The Joup Friday Album: MC5 – Kick out the Jams

MC5 - Kick Out the JamsThe Cabaret Metro in Wrigleyville neighborhood of Chicago (well known as just the Metro now) has hosted a great number of stellar acts since 1982. Some of which I have witnessed, and most of them were with our group “The Fish Guys.” Brown and Crosse and Sonny frequented multiple times with me to see a number of acts like Jon Spencer’s Blues Explosion, The Jesus Lizard and The Reverend Horton Heat. The Metro holds about 1100 people. So it’s a larger venue in the city but by no means as massive as say the Aragon Ballroom. And it can get loud…really loud. I remember that from JSBX show…just piercing but somehow cathartic.
That was not the case this past Wednesday when the four of us took in the reincarnation of the MC5 headed by guitarist Wayne Kramer under the guise of the MC50. While it rocked for certain, the sound in the Metro that evening was well, perfect.
Krammer is one of two original members of the MC5 still kicking and has toured as the MC5 in various lineups for good part of the past 15 years. The original MC5 were together until 1973 releasing 3 major label LPs. Then a 20 year hiatus and a reformation of the group in 1993 for a tribute to late singer Rob Tyner. In 2003 Kramer took to the road again and gigged with his two other original band mates Michael Davis on bass and Dennis Thompson on drums. They gigged with supporting members until 2012. This past year Kramer recruited Kim Thayil (Soundgarden) on second guitar, Billy Gould (Faith No More) on bass, Brendan Canty (Fugazi) on drums and front man extraordinaire Mark Durant (Zen Guerilla) to celebrate 50 years of Kicking out the Jams.

Not many rock bands release a live album of their first album, especially in 1968. In the mid 60s albums were just becoming chic because of The Beatles, The Beach Boys and to a lesser known extent Frank Zappa. But no artist really had the balls if you will to release a live album off the bat. And on top of that to have your lead singer shout “right now it’s time to… kick out the jams, motherfuckers!” was unheard of…literally. And to top even that, on the original printing of the of the album sleeve read “kick out the Jams, Motherfuckers!” Now if that ain’t rock n rock, I don’t know what is.

So after Rob Tyner’s call to arms, the MC5 kicks off with the cover Ramblin’ Rose. Kramer sings a falsetto lead. It’s balls to the wall. It’s the pedal to the metal. It’s a sonic assault. It’s a punch to the face. However you want to explain the initial experience of Kick out the Jams, all of those would fit. And Kramer makes his presence felt early not just vocally but on his screaming leads on his stars and stripes Fender Stratocaster.

Tyner takes the mic back for the title track Kick Out the Jams. And yeah there is no let up. Heavy hitting garage rock at it’s finest and Kramer leading the way. Probably one of the most iconic songs the band released and for good reason.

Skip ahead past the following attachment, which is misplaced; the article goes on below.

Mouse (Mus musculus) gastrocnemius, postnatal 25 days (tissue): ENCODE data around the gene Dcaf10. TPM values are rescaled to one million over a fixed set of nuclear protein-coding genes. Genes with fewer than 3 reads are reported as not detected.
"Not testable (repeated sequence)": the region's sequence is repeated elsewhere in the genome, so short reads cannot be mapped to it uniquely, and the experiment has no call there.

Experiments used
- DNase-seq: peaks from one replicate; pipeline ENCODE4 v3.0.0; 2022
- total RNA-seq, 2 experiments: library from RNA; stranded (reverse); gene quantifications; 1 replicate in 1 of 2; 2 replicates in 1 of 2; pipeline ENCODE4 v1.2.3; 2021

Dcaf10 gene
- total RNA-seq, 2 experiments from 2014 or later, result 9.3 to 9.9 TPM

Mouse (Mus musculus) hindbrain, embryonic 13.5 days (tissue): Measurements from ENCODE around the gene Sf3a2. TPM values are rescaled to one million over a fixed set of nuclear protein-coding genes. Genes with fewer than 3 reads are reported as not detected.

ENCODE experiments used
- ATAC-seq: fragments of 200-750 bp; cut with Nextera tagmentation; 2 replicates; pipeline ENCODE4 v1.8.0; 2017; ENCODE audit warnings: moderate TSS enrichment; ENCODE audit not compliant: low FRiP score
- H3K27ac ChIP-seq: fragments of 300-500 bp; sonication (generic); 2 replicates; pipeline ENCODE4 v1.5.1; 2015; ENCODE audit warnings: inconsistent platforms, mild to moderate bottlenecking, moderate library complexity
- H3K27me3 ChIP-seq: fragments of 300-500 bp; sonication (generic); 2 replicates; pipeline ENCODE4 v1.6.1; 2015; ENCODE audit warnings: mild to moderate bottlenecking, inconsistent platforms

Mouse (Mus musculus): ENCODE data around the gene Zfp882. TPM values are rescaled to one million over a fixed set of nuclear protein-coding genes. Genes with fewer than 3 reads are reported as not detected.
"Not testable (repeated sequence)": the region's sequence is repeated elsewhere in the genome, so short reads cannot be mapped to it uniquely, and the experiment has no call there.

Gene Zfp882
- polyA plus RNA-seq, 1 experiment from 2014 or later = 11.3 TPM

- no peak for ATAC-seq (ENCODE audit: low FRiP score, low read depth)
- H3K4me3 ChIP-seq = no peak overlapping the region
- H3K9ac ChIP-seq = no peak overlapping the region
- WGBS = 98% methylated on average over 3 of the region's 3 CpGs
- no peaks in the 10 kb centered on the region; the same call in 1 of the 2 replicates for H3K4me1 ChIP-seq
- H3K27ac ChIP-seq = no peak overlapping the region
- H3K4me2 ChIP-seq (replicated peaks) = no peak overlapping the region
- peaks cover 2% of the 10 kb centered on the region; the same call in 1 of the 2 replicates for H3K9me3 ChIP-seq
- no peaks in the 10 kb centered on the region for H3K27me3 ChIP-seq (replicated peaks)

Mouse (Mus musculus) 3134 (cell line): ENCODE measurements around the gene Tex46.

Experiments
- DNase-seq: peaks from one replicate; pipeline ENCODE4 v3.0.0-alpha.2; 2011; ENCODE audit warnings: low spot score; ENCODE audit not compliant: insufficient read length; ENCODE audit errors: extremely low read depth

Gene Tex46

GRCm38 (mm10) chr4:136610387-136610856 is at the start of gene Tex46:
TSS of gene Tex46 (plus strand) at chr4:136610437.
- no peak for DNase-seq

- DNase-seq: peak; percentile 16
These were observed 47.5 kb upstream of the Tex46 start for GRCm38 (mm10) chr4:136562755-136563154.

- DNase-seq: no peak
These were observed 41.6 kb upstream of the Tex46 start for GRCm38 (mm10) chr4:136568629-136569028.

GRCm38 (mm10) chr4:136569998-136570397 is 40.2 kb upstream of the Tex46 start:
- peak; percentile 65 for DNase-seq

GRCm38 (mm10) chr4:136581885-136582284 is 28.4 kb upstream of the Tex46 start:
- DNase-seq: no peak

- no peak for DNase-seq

MC5’s Come Together has a bit different feel and lyrics then The Beatles song of the same title. Let’s just say the group didn’t forget the sex in sex, drugs and rock n roll. They didn’t forgetthe drugs either but that is different story for a different day. Again Kramer’s big guitar shines. Rocket Reducer No. 62 (Rama Lama Fa Fa Fa) opens with yet another big riff from Kramer and another Tyner boast of “I’m the man for you baby.” But the best lyric for me is the “Rama Lama Fa Fa Fa” which Kramer is on record as saying they added that just because it sounded good. Read a full interview with him from 1994 HERE.

Borderline has a terrific call and response of sorts between Kramer and drummer Dennis Thompson. This happens throughout the album mind you but more prevalent in this tune. The haunting howling of Kramer in the background really sell this number for me.

And Motor City Burning cools things off a bit with a bluesy strut. But none the less potent MC5. Long extended blues jam which sets up the remaining side of the record nicely. I Want you Right Now is straight rock no chaser again. Moderate tempo jam with a beckoning for the female kind. To quote Tyner,

“And I hope, that you need me too (mamamama)
I want you right now baby (to get down)
I want you baby yes.. (ah tell me baby yes) (I wantcha I wantcha)”

Simple, effective rock.

Finally Starship closes the live recording and was co-written by Sun Ra appropriately enough. This is group’s psychedelic opus spanning 5 separate parts over 8 minutes with a wide array of effects and noises. Impressive again considering it was done live. An ideal expansion of the MC5 into sonic exploration.

So the MC50 performed the album in it’s entirety along with a handful of tracks from the other two albums as well. It was as close to a perfect rock show you could get. Continuing energy, great crowd, perfect sound by a knock-out line-up. They really did the album justice. And to be able to witness one of the great rock guitarist bring it one more time after 50 years. Another Chicago night at the Metro, it doesn’t get much better then that.

Joe Grez

Joe Grez

Joe Grzesik (JGrez) is still an artist developer trying to keep up with new technologies. Photography still has been one of his strongest passions. However, now his main focus has led him back to music where he teaches guitar, piano, saxophone and percussion privately. Music education can never be short changed.

One Response to The Joup Friday Album: MC5 – Kick out the Jams
  1. sonny vitkauskas Reply

    Great show and great friends. Right on Brother Joe. You beat me to it.

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